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A little over 10 months ago, we brought you the first news about KTM’s planned mid-sized lineup, with KTM CEO Stefan Pierer spilling the beans that his company was working on a new 500cc twin-cylinder platform.

Now it seems, the first of these “490” models is getting close to prime time, and we can expect five motorcycles in total to come from this new parallel-twin lineup.

If you are a loyal reader of Asphalt & Rubber, then you know that we love us some supermoto motorcycles. As such, we bring you today the only factory-built race-ready supermoto for the next model year. Say hello to the 2020 Husqvarna FS 450.

Before you put your 2019 model up for sale, we should note that the changes for the 2020 model year aren’t terribly large.

The Husqvarna FS 450 got a pretty good update last year, with more torque and less weight (thanks to the changes made to Husqvarna’s 450cc motocross bike), so the 2020 machine remains at a claimed 63hp and 220 lbs without fuel.

We knew it was coming, a supermoto version of KTM’s 790 platform. The KTM 790 Duke filled the streetfighter niche quite well, and the KTM 790 Adventure has similarly blown the doors off the ADV market, and now the Austrian brand is looking to give hooligan riders something fun for the street.

As such, spy photos have spotted what is being called the KTM 790 SMC in action, likely testing outside the city limits of Salzburg, Austria.

Readers should remember that the maxi-motard segment isn’t a large one, with the Ducati Hypermotard 950 being really the main player in the space.

The Italian bike has long been a niche machine in Borgo Panigale’s lineup, but this latest edition has been a strong seller for Ducati, which shows the changing tastes of motorcyclists.

When it comes to attractive motorbikes, we have devoted some critical pixels towards the folks at Zero Motorcycles. Let’s be frank, the design side of the equation hasn’t historically been the brand’s strong suit. The company is making progress, however.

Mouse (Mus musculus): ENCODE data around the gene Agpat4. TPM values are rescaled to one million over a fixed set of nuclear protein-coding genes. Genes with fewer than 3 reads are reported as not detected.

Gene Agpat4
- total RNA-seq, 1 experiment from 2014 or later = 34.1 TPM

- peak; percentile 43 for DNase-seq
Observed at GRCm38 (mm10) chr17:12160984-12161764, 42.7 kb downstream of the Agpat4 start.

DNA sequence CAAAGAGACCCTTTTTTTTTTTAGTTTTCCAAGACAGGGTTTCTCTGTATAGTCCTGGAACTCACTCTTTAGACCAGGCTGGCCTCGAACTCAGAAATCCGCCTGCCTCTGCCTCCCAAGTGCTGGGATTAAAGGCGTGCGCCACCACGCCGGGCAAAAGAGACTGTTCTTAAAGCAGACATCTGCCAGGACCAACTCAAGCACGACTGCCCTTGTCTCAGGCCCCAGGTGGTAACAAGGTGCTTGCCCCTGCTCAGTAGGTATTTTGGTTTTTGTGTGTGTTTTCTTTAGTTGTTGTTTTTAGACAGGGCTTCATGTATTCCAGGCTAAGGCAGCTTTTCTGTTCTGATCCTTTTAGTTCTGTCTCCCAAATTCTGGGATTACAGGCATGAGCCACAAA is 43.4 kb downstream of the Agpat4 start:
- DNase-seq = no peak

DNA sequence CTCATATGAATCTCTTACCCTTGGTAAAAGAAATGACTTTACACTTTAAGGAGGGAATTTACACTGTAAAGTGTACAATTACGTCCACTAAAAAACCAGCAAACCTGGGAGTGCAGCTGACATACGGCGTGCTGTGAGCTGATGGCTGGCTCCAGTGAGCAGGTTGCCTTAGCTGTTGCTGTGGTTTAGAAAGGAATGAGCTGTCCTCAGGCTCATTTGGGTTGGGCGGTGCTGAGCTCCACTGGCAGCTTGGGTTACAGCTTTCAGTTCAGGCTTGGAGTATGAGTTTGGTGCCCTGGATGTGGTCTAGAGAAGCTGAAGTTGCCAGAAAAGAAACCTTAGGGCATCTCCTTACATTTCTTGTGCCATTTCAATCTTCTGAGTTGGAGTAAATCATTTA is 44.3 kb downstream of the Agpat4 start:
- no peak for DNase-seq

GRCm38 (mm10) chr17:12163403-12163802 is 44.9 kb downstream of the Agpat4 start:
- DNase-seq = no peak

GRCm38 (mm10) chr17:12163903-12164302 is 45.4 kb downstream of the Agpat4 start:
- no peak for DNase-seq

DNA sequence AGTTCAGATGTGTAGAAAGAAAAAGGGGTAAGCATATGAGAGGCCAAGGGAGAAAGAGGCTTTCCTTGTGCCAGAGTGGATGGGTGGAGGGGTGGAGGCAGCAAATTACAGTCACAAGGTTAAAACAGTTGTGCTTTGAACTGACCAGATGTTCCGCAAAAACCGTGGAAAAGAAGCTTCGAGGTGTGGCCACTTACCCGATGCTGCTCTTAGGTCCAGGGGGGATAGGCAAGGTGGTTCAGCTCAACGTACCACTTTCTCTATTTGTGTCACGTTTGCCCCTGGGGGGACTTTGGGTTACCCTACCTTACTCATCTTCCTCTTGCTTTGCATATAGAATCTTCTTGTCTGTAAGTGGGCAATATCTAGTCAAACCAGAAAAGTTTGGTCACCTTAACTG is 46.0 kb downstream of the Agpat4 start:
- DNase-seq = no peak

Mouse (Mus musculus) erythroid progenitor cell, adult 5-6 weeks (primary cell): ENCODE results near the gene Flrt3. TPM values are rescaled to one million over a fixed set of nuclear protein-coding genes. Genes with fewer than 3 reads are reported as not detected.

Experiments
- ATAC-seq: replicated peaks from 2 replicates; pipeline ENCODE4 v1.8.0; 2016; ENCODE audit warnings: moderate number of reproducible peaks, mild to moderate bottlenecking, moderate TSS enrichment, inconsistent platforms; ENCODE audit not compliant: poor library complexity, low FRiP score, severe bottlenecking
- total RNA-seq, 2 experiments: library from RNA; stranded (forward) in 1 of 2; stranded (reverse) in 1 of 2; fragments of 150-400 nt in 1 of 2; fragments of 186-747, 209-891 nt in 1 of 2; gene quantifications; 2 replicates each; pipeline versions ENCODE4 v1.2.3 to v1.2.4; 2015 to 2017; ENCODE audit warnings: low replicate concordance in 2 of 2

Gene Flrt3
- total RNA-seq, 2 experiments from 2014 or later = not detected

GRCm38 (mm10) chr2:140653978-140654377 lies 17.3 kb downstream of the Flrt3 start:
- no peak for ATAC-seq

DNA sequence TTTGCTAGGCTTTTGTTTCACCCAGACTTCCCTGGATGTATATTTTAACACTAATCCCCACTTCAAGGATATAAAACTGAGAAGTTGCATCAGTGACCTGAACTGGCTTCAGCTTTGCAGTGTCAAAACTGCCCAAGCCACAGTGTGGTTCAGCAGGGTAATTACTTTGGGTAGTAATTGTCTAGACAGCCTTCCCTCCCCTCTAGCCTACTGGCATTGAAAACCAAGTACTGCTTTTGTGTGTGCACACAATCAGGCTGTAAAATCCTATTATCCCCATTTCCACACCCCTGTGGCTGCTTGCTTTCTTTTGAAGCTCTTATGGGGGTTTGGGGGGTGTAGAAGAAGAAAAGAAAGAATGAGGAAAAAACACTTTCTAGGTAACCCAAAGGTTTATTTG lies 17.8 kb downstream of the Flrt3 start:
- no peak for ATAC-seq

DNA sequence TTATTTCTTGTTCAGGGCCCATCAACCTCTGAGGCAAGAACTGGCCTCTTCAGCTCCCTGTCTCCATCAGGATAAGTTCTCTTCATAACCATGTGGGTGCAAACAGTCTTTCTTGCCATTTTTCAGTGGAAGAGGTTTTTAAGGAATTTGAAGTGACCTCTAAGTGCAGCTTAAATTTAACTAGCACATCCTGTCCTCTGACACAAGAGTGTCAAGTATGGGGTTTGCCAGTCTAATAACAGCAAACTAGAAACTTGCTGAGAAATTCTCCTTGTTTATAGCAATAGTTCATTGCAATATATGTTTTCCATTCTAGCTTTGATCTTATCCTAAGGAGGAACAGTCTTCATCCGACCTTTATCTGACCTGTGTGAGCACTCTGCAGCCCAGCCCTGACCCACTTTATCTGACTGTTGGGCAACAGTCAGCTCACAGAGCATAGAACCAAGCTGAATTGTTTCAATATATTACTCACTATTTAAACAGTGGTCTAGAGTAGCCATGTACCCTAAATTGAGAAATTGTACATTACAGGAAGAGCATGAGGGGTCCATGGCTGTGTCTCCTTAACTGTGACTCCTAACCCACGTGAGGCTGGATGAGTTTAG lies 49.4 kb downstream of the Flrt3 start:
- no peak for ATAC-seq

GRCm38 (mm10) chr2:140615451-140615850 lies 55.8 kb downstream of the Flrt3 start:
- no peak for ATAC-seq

Now, when it comes to custom motorcycles, there has been a quiet resistance to using electric models as starting points for creation, though occasionally we see an electron-powered machine at a bike show that captures our attention.

Today though, we see the happy merger of those two thoughts, with this Zero FX custom supermoto by Huge Design, which debuted this weekend at the The One Motorcycle Show in Portland, Oregon, and was easily our favorite bike at the show. 

It was 12 years ago that Ruben Xaus became internet-famous for a photo that depicted him sliding a Ducati Hypermotard 1100 into a turn, thumb up in the air triumphantly…like a boss. It was an unbelievable sight, both figuratively and literally.

Back in the day, I would often see comments on the photo that speculated what the next shot looked like. Bike tumbling through the gravel, a yard sale of parts? The rider in a stretcher on the way to the hospital, after it all went horribly wrong?

The Ducati Hypermotard 950 is the third generation of this street-sized supermoto, and in its design, Ducati borrowed heavily from the previous iterations.

As you can see, the mechanics of the 950 machine don’t wander far from the 939 that came before it, and the styling is a modern homage to the lines found on the original 1100 model.

As such, consider the 950 like a greatest hits album from the Hypermotard lineup.

Since 2008, there has been a unique motorcycle nestled into Ducati’s lineup, and it is called the Hypermotard.